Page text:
Sometimes I wonder if we’re missing out, somehow, on the depth that such repetition can offer. But then I realise that our freedom of worship as Unitarians includes the freedom to positively choose repetition. Really, we can do what we like in Sunday services, and we could mix it up and do everything completely differently each time if the mood took us. And yet our services are more or less the same shape, week-in, week-out, and that’s an intentional decision. The repetition provides a familiar structure and rhythm which holds us. The same goes for ‘Heart and Soul’, our regular contemplative spiritual gathering – the shape of the sessions is highly structured with the same elements in the same order. It turns out that even us Unitarians quite LIKE a bit of repetition and regular ritual! But, importantly, within the holding framework of a Sunday service or a ‘Heart and Soul’ there is great freedom, in terms of the choice of theme, words, and music, in terms of the energy and the contributions that the gathered individuals bring to the shared space.

There’s another observation I want to offer in relation to my experience of Sunday worship. I don’t know about the rest of you but I find that I don’t necessarily HEAR something the first time I hear it… if you know what I mean. I’m not sure how much of any new idea I really absorb at the first encounter. Maybe one or two fragments from a typical Sunday service will stay with me. (and I should say that I think that’s OK! I feel I’ve been lucky if I get that much). When I first started coming here, twenty-three years ago, everything was so new to me that it was all a bit overwhelming. Every story, every reading, every idea was new. So many factors need to align for a new idea to go from being just part of the endless stream of information I encounter each day, to being something that I’ll pay attention to, to being something I’ll reflect on later, which will stay with me long-term, and in the best-case scenario that will change me in some way and become integrated into my self, who I am, and how I live. One thing I did when I first came here was to encourage the Minister to put the text of his sermons up online, so I could re-read them over and over, allowing time for the ideas to work on me. I do the same with books and podcasts these days as well. Once is rarely enough. Again, again! This is why I’m so pleased that we have all our services up online in perpetuity now – not just the text but the audio and video – for people to stumble across and perhaps return to.

And if we go back to the same material yet again at a later date, we might be surprised to find something new in what we thought was familiar, something that speaks to our condition in a fresh way and resonates with us in the state that we find ourselves in on the day – at the moment – that we revisit it. Think of the old saying from Heraclitus: ‘you cannot step into the same river twice’. No experience is ever the same when you try to repeat it – there’s always something new to be gleaned when you revisit it – as you have changed, the situation has changed, the world has changed.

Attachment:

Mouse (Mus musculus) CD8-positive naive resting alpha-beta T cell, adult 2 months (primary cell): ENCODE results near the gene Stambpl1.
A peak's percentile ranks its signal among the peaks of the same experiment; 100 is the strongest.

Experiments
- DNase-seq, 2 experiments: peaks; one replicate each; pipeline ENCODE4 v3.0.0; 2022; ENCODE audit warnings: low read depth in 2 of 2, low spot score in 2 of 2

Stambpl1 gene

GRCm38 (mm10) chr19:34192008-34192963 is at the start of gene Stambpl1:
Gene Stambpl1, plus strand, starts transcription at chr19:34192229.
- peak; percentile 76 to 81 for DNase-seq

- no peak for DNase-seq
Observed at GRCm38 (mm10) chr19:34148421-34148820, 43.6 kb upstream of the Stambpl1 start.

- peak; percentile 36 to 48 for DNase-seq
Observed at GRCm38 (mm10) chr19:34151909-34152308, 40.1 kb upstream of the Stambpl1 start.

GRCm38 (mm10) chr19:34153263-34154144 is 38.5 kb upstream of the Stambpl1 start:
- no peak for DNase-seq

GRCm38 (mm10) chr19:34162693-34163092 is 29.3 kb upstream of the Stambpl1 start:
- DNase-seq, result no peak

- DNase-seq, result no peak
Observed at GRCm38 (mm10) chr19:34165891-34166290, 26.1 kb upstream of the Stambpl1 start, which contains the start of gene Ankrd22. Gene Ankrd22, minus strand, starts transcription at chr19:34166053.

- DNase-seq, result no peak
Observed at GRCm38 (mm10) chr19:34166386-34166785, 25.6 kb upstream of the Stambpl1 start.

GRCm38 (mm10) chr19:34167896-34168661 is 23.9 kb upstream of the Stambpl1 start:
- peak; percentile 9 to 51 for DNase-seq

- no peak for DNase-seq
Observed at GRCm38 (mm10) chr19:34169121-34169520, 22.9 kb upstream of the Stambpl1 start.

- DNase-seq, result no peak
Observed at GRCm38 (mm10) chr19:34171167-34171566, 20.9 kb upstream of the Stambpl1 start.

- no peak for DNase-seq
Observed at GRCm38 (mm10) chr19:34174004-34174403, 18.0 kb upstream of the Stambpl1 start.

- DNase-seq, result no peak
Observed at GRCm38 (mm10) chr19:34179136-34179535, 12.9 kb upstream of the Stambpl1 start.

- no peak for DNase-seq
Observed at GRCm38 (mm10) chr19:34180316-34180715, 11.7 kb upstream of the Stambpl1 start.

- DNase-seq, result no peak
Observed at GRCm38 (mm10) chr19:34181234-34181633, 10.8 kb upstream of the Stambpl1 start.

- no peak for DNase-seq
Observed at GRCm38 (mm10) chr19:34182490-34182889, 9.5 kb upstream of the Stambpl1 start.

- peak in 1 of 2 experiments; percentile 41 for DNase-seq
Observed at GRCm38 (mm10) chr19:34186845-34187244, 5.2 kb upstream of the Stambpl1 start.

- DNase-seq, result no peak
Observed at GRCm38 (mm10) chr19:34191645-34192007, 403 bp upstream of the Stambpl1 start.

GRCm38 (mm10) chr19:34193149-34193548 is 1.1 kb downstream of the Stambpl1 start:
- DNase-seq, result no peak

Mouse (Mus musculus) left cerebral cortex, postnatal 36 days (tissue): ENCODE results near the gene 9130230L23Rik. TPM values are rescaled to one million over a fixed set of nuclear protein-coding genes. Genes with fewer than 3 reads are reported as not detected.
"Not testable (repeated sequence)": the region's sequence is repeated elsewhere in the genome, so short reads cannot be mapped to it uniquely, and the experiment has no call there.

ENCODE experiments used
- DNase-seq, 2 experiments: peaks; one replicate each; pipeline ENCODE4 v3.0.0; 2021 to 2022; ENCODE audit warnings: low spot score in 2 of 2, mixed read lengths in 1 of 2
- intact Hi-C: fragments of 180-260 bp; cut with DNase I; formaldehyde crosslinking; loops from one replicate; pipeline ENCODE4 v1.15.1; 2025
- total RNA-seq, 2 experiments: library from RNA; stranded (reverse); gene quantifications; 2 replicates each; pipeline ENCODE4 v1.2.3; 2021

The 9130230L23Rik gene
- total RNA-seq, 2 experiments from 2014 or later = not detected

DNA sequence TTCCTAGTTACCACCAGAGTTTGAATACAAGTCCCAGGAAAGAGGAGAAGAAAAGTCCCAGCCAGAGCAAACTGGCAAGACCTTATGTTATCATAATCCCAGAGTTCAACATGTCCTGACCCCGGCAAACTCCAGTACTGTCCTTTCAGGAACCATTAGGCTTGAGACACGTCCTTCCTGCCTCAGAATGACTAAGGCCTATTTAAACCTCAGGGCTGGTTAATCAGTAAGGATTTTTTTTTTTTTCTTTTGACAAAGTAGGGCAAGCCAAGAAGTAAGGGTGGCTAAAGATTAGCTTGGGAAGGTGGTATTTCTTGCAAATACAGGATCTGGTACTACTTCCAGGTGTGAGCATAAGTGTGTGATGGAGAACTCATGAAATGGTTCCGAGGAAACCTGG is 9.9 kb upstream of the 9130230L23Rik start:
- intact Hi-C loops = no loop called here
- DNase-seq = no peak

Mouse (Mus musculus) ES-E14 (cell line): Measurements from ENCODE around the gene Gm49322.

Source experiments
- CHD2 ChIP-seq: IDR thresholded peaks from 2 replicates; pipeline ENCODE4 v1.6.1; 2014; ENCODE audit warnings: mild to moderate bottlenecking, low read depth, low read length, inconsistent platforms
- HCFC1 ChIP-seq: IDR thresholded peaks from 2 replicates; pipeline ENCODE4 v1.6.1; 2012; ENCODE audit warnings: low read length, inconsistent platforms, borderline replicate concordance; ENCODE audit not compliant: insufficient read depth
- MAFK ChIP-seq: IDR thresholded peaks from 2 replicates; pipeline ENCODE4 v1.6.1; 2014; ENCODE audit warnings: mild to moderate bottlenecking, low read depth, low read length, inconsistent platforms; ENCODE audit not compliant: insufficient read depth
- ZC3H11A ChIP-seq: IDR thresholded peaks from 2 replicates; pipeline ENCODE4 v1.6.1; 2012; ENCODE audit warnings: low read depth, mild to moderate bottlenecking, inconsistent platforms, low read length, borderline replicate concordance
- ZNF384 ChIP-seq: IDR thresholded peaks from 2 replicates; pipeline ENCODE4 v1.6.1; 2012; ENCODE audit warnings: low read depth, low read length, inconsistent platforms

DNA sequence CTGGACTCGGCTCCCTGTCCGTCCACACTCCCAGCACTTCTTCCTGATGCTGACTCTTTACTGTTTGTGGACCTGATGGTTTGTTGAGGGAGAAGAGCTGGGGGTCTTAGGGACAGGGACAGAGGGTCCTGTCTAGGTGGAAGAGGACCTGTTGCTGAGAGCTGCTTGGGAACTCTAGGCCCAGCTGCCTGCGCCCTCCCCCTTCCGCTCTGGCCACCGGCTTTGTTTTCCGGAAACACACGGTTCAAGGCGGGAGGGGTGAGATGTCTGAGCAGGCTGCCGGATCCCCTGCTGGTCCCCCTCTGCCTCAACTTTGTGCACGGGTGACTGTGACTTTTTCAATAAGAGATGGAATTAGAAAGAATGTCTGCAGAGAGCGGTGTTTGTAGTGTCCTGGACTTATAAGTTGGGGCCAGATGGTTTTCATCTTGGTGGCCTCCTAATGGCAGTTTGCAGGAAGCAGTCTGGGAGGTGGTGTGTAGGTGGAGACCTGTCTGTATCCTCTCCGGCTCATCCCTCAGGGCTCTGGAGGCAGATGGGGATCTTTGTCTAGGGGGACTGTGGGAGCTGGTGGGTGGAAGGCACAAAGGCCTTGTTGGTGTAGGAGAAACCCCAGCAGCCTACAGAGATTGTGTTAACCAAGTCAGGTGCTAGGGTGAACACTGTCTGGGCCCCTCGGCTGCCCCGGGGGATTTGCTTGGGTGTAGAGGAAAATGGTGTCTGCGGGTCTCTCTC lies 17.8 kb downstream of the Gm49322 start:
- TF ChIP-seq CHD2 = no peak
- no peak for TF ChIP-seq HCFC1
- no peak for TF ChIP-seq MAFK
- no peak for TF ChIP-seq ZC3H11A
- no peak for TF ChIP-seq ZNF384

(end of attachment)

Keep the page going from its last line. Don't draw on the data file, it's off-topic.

Repetition is a key part of learning pretty much anything – people can be dismissive about rote learning – but this method of fixing ‘the basics’ in our memory through drills and repetitions (whether it be memorising times tables, going over musical scales, practicing a golf swing) is the foundation for greater things and (hopefully) the first step towards mastery of an art. I believe that learning things ‘by heart’ is, again, a stepping stone to something deeper. Once some new knowledge or skill has really become part of you in this way you are in a better position to call on it in a heartbeat when you really need to use it. Prior to the pandemic I used to be an enthusiastic ballroom dancer and in the early days of learning to dance I remember having to think quite hard about where my feet were going, and what way we were meant to be turning, and what I was supposed to be doing with my face. I never got all that proficient at it, but I remember the joy of getting just-good-enough that I didn’t really have to think about the technicalities of where my feet were going anymore and I could just enjoy the flow of the dance. Karlfried Graf Durkheim said: ‘The more we have mastered some relevant technique, and the smaller the amount of attention needed to perform the task satisfactorily, the more easily may the emphasis be transferred from the exterior to the interior.’

For all this praise of repetition and routine, of course we still need to remain open to the new – to expanding our boundaries and broadening our horizons – to learning and growing, increasing the scope and the breadth of our lives. But I reckon that repetition and routine can help to provide a valuable foundation and stability out of which to be brave, be adventurous, and reach out into the unknown. Repetition can enable us to grow in depth and to engage more meaningfully with ideas and practices that we might only superficially grasp on our first encounter with them.